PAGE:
When we say we love a challenge and no job is too big for us, we mean it. But installing six tower cranes over moving waters two kilometres out to sea in a cyclone-prone part of the Australian coast really put the Men from Marr’s to the test.
Our engineering solution needed to address a number of challenges: cyclone-proofing, transporting and installing the cranes 2kms out to sea, lifting on moving water and working within the confined space and limited load capacity on the wharf.
Working with McConnell Dowell and GeoSea Joint Venture (MDGS JV), we developed five individual design applications – including a complete travel system to transport and build the tower cranes at sea – to meet the overall demands of building the structure and ongoing support infrastructure in an extremely difficult environment.
Our solution gave MDGS JV the ability to reduce the challenges associated with craneage on the project and drive productivity. It also weathered the storm of three major cyclones without incident or lost time caused by damaged to the cranes.
Located approximately 40 km south of Mackay in Queensland, Australia, the Hay Point Coal Terminal (HPCT) is part of one of the largest coal export ports in the world – the Port of Hay Point.
BHP Billiton Mitsubishi Alliance (BMA), made the decision to expand the HPCT to meet the company’s growth targets. The contract for marine works on the AU$2.5 billion HPX3 Project was awarded to joint venture partners, McConnell Dowell and GeoSea.
The Men from Marr’s were contracted by McDonnell Dowell to develop a complex cranage system for building a cyclone-proof structure and ongoing support infrastructure in open waters 2 km out to sea.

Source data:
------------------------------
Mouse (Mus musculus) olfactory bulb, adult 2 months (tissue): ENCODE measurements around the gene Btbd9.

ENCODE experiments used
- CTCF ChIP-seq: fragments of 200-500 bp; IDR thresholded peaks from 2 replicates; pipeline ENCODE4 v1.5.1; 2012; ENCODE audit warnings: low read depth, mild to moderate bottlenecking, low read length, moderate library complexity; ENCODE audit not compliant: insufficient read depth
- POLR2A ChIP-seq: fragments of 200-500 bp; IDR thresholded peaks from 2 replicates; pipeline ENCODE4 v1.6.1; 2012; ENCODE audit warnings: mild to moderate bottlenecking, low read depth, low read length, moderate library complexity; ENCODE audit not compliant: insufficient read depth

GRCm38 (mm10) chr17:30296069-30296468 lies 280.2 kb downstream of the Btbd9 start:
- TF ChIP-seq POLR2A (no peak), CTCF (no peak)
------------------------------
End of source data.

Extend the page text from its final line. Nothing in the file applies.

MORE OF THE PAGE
The first step in addressing the challenge of how to transport and build the tower cranes at sea was to design a complete travel system that fitted onto the existing temporary and permanent rail systems. We designed and built a power travel bogie system that married up with a power travel cruciform base and allowed the cranes to be loaded on top of it.
Using Santa Fe jack-up barges (JUB) as movable work platforms, we set up the first M2480D crane on the JUB and towed it from Mackay Harbour to the construction site to build the first of the M2480D travelling wharf cranes. The first M2480D wharf crane was subsequently used to install the second and third M2480D travelling wharf cranes.
The M2480D on the Santa Fe was also used to install the M1280D on an isolated piled base solution that was subsequently used to build the Transfer Station at the connection point between the new Trestle and the new Wharf Structure.
The end result was five individual design applications to meet the overall demands of building the structure and ongoing support infrastructure. During the life of the project the cranage solution has weathered the storm of at least three major cyclones without incident or lost time caused by damage to the cranes.
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We work with our clients to find a solution that works – no matter how big or complex the job is. And if the right crane doesn’t already exist, we’ll build one to suit the needs of your project.